IN THE GROOVE: Scot A. Jones, CEO of Groov-Pin Corp., said that even though “the economy is not growing that quickly right now, we’re encouraged by what seems to be a return to America of manufacturing.”
PBN PHOTO/TRACY JENKINS
By Patricia Daddona PBN Staff Writer
Manufactured products like grooved pins are commonly used in lawn sprinklers on golf courses, in fire hydrants and in bike kickstands.
“If you look really carefully, you’ll see them in a dentist’s drill, but you’re probably preoccupied,” said Scot A. Jones, CEO of Groov-Pin Corp.
Groov-Pin and its subsidiary, Precision Turned Components, operate from facilities in Smithfield and Newnan, Ga., as well as at field-application offices around the country.
The company has made the patented fasteners since 1926, Jones said, adding threaded inserts in the 1950s. The firm developed its precision turning component lines, which had been around since the 1940s, to serve the telecommunications industry in the 1980s.
Like the grooved pins, the threaded inserts and custom-made precision parts have useful applications, though they might not be easily recognizable products to the uninitiated, Jones said.
For example, threaded inserts hold together the cable junction boxes on telephone poles to keep the elements away from the electronics. They hold trim in some of the BMW dashboards and can be found in wood furniture projects that require assembly, he said.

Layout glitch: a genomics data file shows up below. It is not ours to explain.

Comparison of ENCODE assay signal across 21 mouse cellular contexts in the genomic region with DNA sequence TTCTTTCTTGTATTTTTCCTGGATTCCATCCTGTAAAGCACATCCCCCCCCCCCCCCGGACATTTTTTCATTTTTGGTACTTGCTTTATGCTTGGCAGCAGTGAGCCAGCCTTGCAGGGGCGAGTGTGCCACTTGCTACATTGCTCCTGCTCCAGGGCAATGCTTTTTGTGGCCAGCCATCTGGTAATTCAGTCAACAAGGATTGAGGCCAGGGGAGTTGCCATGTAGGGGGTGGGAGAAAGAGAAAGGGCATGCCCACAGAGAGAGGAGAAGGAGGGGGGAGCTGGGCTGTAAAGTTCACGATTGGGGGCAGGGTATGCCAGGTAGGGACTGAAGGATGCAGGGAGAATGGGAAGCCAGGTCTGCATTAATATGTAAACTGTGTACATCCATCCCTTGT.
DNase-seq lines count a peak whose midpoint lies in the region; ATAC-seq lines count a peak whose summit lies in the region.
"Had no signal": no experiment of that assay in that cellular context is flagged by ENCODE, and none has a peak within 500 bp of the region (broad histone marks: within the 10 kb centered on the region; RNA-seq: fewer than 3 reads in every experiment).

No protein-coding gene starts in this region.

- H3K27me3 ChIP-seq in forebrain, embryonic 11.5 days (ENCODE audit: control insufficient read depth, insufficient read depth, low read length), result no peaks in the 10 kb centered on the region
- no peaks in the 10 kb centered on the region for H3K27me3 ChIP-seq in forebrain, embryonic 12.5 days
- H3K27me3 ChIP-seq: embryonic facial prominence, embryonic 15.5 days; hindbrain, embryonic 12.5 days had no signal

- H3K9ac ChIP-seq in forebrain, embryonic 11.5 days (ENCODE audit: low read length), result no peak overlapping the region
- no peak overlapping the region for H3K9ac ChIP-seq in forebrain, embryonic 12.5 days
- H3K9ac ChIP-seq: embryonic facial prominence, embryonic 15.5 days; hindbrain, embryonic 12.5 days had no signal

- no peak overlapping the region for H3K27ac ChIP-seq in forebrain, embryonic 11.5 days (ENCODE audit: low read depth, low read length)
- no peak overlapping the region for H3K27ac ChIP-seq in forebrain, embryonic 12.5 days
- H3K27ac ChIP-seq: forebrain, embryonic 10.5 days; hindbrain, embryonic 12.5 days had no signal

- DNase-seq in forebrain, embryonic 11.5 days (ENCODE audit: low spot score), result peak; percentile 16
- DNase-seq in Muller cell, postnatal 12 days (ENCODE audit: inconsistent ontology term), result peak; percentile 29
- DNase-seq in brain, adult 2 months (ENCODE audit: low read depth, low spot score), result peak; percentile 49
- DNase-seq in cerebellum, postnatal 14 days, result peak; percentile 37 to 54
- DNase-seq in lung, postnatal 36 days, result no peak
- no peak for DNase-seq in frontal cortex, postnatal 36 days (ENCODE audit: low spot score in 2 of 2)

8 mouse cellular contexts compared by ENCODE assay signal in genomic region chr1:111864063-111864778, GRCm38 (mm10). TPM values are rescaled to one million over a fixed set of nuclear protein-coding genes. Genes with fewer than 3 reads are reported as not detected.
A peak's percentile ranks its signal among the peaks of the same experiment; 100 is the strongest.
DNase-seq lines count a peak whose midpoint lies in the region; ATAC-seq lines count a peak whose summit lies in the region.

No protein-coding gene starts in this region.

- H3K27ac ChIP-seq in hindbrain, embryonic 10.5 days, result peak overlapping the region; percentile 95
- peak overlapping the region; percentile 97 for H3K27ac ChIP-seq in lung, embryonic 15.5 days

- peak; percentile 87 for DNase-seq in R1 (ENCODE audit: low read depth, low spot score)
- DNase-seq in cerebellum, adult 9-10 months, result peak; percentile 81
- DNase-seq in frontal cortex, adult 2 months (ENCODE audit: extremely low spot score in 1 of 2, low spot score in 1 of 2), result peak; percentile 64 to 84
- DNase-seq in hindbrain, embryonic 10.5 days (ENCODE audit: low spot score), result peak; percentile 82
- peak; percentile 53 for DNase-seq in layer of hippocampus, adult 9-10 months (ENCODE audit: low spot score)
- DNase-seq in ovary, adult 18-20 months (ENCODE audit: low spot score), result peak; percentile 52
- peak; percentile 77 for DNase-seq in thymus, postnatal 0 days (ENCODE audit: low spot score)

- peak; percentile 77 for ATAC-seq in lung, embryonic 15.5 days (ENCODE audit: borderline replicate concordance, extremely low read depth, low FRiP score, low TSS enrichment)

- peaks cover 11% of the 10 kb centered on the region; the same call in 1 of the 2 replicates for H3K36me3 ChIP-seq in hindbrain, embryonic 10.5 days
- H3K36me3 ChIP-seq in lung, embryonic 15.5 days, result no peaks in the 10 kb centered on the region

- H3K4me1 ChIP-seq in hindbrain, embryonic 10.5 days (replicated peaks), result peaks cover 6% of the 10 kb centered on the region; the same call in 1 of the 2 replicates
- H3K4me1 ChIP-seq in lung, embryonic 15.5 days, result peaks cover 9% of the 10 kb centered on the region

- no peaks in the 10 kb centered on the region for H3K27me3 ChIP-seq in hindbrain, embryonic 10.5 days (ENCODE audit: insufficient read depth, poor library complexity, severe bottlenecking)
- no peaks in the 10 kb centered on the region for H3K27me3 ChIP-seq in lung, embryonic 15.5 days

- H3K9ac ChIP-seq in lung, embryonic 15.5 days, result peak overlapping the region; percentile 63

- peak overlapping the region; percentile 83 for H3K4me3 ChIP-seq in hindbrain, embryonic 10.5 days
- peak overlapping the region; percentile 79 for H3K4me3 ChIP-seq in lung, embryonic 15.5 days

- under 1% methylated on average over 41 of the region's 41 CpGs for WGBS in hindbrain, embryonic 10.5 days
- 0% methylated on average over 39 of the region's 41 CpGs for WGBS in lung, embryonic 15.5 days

Likewise, precision turning components can be found in sutures used in endoscopic surgery, in connections for satellite communications and cell-phone towers, and even in the connections of airline power and battery cables, Jones said.
Each of Groov-Pin’s many products provide a strength, durability and reliability upon which the company has built its reputation, Jones said.
The threaded inserts, for instance, enhance the holding power of a fastener in a soft metal like aluminum, improving the clamping force so fewer and smaller fasteners can be used to accomplish the same result, he explained.
One of the biggest changes in this industry, partly in response to the economic downturn, has been a reduction in the setup times and lead times – that is, the time it takes the manufacturer either to prepare the job to get ready to run or complete the job from start to finish.
Ten years ago, Jones said, it was not unusual to have 12 weeks of lead time.
“Today, we’re shipping many of our products in an average lead time of 20 days,” he said. This increased demand from customers “makes a lot of sense, because our customers were experiencing the downturn as well, so they’re trying to be more responsive and competitive.”